Get Answers to Your Highest Priority South Dakota Legal Questions

Agricultural Law The Swier Law Firm


Have questions? We have answers! Our South Dakota attorneys answer the questions they hear most often from clients just like you.

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  • What is the South Dakota Department of Agriculture's Mediation & Counseling Program?


    The South Dakota Department of Agriculture provides help to farmers and ranchers through the Ag Finance Counseling Program.  Finance counseling can help producers understand their financial situation and make informed decisions.

  • What is a 1031 Exchange in South Dakota?

    A 1031 Exchange (also called a like-kind exchange) is a swap of one business or investment asset for another.

    A 1031 Exchange allows you to sell an appreciated asset (generally rental or investment real estate) and defer the payment of your capital gain taxes by acquiring one or more replacement properties. 

  • What are my rights if I rent farmland in South Dakota but do not have a written lease?


    South Dakota law allows for oral leases for any size farm. The leases run from year to year.

    The law includes specific provisions regarding oral leases for rental of farms that are 40 acres or more. By law, the oral agreement is a year to year lease. It automatically renews from year to year under the same terms.

    The landlord must give notice on or before September 1 in order to terminate the lease or it will be automatically renewed. If the notice is timely, the tenancy terminates by law on March 1. However, if the tenant defaults (by failing to pay the agreed upon share of the crops, for example), then the landlord may give written notice later than September 1 and still terminate the lease.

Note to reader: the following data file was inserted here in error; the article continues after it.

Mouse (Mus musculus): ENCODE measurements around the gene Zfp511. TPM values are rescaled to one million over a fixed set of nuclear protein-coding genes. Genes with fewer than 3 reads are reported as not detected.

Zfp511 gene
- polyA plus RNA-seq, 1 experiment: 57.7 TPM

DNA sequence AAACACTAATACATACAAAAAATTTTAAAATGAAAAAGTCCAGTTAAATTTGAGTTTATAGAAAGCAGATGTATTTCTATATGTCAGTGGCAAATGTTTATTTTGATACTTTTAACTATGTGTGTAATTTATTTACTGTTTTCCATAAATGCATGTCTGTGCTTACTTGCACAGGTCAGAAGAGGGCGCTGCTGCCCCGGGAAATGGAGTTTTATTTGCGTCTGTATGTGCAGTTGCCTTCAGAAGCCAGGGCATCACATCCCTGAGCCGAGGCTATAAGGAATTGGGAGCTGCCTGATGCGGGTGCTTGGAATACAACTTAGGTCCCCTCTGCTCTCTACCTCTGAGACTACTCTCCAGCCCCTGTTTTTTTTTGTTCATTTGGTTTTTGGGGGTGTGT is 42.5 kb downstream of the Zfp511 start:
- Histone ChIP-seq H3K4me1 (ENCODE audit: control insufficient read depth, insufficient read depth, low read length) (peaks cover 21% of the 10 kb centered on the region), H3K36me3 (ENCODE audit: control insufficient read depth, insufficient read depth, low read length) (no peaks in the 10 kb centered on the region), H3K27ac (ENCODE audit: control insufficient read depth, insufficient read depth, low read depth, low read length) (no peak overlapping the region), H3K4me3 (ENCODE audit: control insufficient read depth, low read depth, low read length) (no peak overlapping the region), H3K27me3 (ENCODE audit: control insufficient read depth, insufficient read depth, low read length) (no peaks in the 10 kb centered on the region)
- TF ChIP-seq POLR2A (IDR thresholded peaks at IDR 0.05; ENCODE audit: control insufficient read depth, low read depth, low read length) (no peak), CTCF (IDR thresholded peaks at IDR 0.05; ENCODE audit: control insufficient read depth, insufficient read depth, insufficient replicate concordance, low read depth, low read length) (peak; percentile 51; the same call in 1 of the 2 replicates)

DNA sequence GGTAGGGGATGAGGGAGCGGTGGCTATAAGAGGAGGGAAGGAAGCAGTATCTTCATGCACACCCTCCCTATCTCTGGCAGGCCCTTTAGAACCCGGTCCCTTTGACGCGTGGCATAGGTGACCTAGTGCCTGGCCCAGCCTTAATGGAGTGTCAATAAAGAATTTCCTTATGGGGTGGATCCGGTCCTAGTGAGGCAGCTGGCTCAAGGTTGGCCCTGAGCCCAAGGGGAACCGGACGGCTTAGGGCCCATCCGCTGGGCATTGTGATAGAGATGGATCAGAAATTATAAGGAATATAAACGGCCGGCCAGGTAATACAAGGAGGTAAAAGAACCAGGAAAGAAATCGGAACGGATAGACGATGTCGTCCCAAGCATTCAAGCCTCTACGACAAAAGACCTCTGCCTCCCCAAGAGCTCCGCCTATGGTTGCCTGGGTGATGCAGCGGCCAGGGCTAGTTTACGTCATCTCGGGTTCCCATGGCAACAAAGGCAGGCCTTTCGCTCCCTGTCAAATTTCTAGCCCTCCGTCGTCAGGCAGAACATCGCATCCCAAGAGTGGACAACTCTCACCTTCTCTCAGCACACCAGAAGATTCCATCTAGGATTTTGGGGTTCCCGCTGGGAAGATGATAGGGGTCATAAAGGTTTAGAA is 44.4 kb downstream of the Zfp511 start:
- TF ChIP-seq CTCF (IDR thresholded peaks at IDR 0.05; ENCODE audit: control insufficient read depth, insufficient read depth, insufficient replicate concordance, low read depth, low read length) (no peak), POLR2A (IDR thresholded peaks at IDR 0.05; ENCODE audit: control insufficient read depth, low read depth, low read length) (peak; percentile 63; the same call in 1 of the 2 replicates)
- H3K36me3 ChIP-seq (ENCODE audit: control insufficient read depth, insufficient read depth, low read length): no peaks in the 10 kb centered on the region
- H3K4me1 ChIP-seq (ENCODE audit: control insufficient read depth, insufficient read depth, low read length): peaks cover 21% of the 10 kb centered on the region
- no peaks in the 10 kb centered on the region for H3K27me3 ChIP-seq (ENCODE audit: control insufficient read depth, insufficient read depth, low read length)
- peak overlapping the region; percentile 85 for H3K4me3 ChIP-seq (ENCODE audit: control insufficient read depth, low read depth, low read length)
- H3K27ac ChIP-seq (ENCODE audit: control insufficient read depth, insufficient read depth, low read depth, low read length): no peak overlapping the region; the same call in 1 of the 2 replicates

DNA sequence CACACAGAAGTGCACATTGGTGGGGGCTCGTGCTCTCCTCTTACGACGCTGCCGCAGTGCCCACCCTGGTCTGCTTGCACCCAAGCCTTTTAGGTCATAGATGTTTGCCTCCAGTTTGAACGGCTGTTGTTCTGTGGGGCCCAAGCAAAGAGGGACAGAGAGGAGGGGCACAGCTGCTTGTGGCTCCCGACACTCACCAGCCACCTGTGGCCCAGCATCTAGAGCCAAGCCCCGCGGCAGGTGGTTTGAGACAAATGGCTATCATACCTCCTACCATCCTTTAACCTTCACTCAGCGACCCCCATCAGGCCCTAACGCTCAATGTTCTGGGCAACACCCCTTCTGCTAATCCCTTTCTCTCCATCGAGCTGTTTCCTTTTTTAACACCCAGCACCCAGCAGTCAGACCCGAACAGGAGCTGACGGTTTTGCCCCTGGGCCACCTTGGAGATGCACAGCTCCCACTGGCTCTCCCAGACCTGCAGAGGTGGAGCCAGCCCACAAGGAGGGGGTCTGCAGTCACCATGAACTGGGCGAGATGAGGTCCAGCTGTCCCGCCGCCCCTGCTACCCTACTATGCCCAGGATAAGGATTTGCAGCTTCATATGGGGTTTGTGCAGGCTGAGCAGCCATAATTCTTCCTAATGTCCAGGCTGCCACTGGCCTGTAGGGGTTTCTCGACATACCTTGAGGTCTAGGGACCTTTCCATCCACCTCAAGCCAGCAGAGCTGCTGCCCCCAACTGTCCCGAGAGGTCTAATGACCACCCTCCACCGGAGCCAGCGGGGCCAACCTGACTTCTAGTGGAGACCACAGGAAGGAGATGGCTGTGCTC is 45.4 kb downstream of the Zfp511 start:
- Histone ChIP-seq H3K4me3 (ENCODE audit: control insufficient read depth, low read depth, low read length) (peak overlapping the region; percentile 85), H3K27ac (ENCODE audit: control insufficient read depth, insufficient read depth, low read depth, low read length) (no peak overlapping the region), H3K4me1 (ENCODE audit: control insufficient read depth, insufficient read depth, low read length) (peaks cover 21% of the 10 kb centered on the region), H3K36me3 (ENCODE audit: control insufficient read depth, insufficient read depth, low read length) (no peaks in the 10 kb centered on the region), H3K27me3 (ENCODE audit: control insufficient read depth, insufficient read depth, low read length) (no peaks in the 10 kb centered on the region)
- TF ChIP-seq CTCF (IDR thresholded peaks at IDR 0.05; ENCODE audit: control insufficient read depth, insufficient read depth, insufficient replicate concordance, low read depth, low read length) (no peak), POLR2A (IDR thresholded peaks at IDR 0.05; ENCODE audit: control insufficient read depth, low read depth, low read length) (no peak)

• South Dakota Agricultural Law - What is a "General Partnership"?

    Today, farms are more complex than ever, and as they continue to grow, many farmers are considering their options for organizing the farm into a structure that best fits their farm's needs. Choosing to organize a business using a different type of entity can be a difficult decision, as each type of entity has its advantages and disadvantages while individual farmers also have a wide variety of goals and objectives that are most important to them and their particular operation.

    A "General Partnership" is created when two or more individuals conduct and hold themselves our as a business. Once a partnership is established, partners to the business share equally in the profits, as well as losses and liabilities. Generally, each partner is liable for the other partner's business decisions and liabilities related to the business. For example, if one partner incurs a large debt within the scope of the business, the other partners could also be responsible. While a "General Partnership" can be useful in bringing farmers with mutual interests together, it also presents a potential financial and liability risk.

  • In South Dakota, can I use a 1031 Exchange for personal property?

    No. A 1031 Exchange is for investment and business property - not personal.

    In other words, you can’t exchange your primary residence for another.

  • In South Dakota, how many times can I do a 1031 Exchange?

    There's no limit on how many times you can do a 1031 Exchange. You can roll over the gain from one piece of investment property to another, then another and another.


  • South Dakota Agricultural Law - Who Manages the Trust?

    Trust assets are managed by a trustee. The trustee can be the person who set up the trust, a corporate entity (bank or trust company), another family member, friend, or a combination of these.

  • South Dakota Agricultural Law - What is a trust?

    The trust is often a useful and flexible tool for a South Dakota farmer's estate planning. A trust is an artificial entity created by a document or instrument.